Common wasps were first found in New Zealand in the 1920s, but they weren’t classified as a pest until the 1970s. You can identify a common wasp nest by its dull brown colour.

  • Paper wasps

Two main paper wasp species have made their way to New Zealand over the years – the Asian paper wasp and the Australian paper wasp. Neither poses as much of a threat as common or German wasps, but it’s still important to be aware of them and know how to tell them apart.

Asian paper wasps vary in size – generally between 13 to 25mm long, whereas Australian paper wasps are smaller, only 10 to 15 mm long. Both species are thinner than their cousins and have long, tan legs, yellow and black bodies, and red-brown wings.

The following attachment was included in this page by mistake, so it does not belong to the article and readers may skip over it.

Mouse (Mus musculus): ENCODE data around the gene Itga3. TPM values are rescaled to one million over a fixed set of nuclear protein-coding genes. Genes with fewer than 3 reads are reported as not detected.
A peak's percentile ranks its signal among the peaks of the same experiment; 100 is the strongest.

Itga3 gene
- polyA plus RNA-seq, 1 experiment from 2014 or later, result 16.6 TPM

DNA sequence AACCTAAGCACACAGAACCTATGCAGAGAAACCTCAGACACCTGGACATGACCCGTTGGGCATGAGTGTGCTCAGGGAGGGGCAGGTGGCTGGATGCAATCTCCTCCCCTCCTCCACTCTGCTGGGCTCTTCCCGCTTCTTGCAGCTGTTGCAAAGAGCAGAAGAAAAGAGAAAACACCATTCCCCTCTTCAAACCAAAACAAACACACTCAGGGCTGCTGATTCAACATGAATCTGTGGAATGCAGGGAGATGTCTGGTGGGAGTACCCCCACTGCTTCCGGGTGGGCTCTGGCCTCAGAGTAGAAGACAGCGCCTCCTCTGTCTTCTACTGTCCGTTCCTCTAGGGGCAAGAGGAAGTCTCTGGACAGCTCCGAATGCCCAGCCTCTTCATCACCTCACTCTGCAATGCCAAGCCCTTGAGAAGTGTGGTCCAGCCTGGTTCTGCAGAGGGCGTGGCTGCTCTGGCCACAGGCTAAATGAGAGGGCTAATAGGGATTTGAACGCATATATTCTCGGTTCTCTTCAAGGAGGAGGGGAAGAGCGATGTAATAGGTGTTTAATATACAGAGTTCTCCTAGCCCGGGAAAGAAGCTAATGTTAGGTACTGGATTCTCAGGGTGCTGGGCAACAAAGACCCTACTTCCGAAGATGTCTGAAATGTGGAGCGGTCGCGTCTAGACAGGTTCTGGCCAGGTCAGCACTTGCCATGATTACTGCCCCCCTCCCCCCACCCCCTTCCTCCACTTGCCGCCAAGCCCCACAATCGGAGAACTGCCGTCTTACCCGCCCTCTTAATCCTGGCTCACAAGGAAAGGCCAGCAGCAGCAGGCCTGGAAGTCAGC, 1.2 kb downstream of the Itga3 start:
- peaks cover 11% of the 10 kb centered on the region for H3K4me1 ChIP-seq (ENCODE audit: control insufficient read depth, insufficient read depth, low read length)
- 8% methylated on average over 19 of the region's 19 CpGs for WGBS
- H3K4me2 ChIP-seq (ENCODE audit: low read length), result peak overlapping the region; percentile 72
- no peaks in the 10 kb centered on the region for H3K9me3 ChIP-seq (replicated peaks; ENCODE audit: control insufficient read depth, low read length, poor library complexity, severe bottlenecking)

Signs of a wasp infestation

The first sign of a wasp infestation is large groups of wasps around your property, indicating a nest nearby. Wasps tend to build their nests in sheltered spaces: the ground, in sheds, in the wall or roof, in bird boxes or somewhere close to wood.

They make their nests from chewed wood pulp and saliva, giving them a paper-like appearance. Nests vary in size, colour and shape depending on the type of wasp, but they’ll generally increase in size throughout the summer before reaching their peak in autumn.

Prevention and control

There’s no way to eliminate wasps, but there are a few things you can try. Here’s how to manage wasps in your home or hive:

  • Prevention is key

The easiest way to avoid wasps is to prevent them in the first place. Maintain a healthy hive, keep an eye out for wasps, and immediately eradicate any nests.

  • Make the area unattractive

Try growing plants that have scents that repel wasps, such as mint, eucalyptus, wormwood and citronella, to keep them away from your space.